This section is from the "Studio Light Incorporating The Aristo Eagle - The Artura Bulletin 1910" book, by Aristo Motto. Also see Amazon: Studio Light Incorporating The Aristo Eagle - The Artura Bulletin 1910.
It is so easy to mar the appearance of a well appointed studio by the employment of some piece of apparatus, usually a makeshift, that does not harmonize with the rest of the equipment.Most of us find it necessary in making certain lightings to shield the lens from an excess of light, in order to obtain the proper quality in the negative. For this purpose we have employed all sorts of makeshifts, utilizing a funnel or shield made out of heavy wrapping paper or cardboard, that cannot, even when new and clean, add anything to the appearance of the camera with which it is used.
We all of us know that appearances count for a lot and that we are apt to judge the studio by its equipment. Even when realizing this we have had to put up with an unsightly lens hood or shield because, until the advent of the Eastman Adjustable Lens Hood, a shield for this purpose was not manufactured. You can now dispense with unsightly paper funnels. Let your dealer show you.
Hereafter Artura paper and Artura Backing paper will be listed in both 20 and 40-inch rolls instead of only in 25-inch rolls as formerly.Of course you can get the 25-inch rolls if you want them, but as the 20 and 40-inch rolls will be the ones listed, those are the ones dealers will regularly have in stock. Prices of Artura in rolls .
This is going to be a good story because it isn't true, so the characters and plot will work out right. Once upon a time, as all orthodox fairy tales begin, a good young man was walking along a dusty country road, it was June and the birds were singing merrily; glancing down he spied a brightly shining object; picking it up he discovered it was a brand new portrait lens working , so he decided to become a professional photographer. Reaching at last the gates of the great city, he glanced about him for a studio and noticing a house with a sign on it Take One '' he moved in. Some previous tenant had carelessly left behind him a portrait camera and half a dozen plate holders, together with a brand new black background. I wish the background had a scene painted on it, he murmured, but no matter, I can work in my backgrounds and be right up to the minute a la Garo.
Desiring to commence business he clapped his hands and summoned the fairy queen (capitals are usually used for this purpose, but she was new at the game). I want some sample prints for my show case, he said. Disappearing for an instant she returned with two trunks of costumes and a case of Seed 26 X plates. Get busy, she said, for I saw a plate tank demonstrator and two paper demonstrators heading this way and they will develop your plates and make your prints for you. In a jiffy the work was completed, not a failure among them, and all mounted on Tap-bell's latest creations, for the F. Q. had given him a dollar and a quarter's worth of stamps to send for Tap-bell's complete sample line.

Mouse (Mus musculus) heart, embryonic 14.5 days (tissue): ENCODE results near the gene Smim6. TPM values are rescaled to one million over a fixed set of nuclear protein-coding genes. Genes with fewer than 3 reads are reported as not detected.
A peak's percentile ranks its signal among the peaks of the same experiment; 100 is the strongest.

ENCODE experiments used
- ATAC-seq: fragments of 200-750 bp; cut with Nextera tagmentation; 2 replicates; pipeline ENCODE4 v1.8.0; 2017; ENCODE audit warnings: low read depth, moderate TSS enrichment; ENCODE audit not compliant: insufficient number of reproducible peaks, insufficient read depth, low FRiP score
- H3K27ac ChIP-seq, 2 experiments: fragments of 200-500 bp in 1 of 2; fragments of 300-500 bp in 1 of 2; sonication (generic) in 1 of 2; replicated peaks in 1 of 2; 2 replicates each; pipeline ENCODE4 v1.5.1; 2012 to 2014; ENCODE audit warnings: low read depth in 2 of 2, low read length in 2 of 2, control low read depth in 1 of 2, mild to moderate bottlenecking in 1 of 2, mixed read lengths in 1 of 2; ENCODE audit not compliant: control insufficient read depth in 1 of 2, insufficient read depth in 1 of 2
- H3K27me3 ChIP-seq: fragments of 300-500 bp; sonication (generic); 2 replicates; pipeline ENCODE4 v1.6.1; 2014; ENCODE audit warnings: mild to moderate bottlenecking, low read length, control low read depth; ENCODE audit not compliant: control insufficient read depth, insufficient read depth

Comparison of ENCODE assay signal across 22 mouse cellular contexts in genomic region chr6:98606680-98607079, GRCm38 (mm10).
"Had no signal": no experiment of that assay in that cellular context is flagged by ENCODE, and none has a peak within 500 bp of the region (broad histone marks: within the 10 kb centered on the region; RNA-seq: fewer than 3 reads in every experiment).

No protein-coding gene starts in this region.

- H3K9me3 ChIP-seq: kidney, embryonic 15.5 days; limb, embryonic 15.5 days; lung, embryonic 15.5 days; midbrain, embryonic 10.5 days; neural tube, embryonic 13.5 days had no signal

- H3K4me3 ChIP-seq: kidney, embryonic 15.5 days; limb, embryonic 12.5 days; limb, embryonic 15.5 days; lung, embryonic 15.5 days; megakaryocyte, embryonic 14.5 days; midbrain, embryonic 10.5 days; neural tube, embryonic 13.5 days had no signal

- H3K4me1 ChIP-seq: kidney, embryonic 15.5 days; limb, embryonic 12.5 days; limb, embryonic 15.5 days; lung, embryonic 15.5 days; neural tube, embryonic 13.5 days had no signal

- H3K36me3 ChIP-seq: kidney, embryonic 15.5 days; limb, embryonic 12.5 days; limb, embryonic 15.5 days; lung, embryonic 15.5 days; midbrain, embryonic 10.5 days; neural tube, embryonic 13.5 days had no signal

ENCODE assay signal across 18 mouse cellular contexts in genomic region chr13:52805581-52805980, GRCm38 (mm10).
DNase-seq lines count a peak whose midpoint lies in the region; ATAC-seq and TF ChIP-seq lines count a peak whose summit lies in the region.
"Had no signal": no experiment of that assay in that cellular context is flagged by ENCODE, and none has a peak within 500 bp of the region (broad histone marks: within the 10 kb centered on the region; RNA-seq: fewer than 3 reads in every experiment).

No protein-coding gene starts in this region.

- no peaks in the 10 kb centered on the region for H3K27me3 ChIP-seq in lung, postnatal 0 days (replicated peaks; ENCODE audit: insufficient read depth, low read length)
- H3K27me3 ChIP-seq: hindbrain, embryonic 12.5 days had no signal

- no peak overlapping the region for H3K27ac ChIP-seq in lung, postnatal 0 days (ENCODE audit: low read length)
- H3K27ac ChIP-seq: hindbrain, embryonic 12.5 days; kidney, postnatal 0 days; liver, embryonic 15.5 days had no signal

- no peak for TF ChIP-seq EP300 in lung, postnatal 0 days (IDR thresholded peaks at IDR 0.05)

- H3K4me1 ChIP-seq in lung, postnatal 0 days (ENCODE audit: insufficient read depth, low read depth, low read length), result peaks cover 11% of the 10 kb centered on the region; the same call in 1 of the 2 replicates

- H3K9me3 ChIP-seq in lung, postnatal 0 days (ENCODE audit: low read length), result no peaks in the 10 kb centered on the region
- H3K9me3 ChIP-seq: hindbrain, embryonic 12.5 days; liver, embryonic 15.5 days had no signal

Glancing outside he saw a beauteous maid eagerly inspecting his display - then the door slowly opened and she timidly entered. I'm the real goods behind the reception counter, she said, and I can make a welsh rarebit and do fine mending, and so they were married and lived happily ever after.
Moral: It pays to be kind to the Demonstrators.
There is said to be a gentlemanly appearing slick talker at large, who may or who may not cross your path with an advertising proposition that on the face of it is attractive, and one that you would be apt to accept.
The proposition is alleged to be this. He is to act as a representative of your studio and sell contracts to residents of your town for fifty cents each. The contract states that upon the payment of the fifty cents the buyer is entitled to one portrait mounted in a handsome seal grain folio.
Your agreement with the contract-selling gentleman is that he is to furnish you with one seal grain folio for every contract sold.
Your part of the agreement is to honor every contract that comes in by making a sitting and finishing one print free of charge, depending upon duplicate orders for your profits.
As we have said before, the proposition is all right, but a down-East photographer wants to warn you through these columns that there is sometimes a slip 'twixt the cup and the lip.
His experience, so he says, was both unpleasant and unprofitable, and if said slick talker behaves everywhere as he is reported to have acted in this particular instance, a warning is not out of order.
The agent said he would order the seal grain folios and have them sent to the studio.He did, but they are said to have come by express C. O. D.The photographer took it up with the house which sent them to see if there was not some mistake, but they stated that they had followed the agent's instructions.
Customers were getting anxious, and the photographer paid the C. O. D., took the folios out of the express office to keep the peace, located the agent, writing him to that effect, asking him to refund the money on the ground that he had agreed to furnish the folios free of charge.
He is said to have answered that the photographer would have a swell chance" to get a penny from him, and that he should consider himself lucky to get the folios at any price. We might add that all transient agents who are reliable will be able to give references. Avoid the unreliable.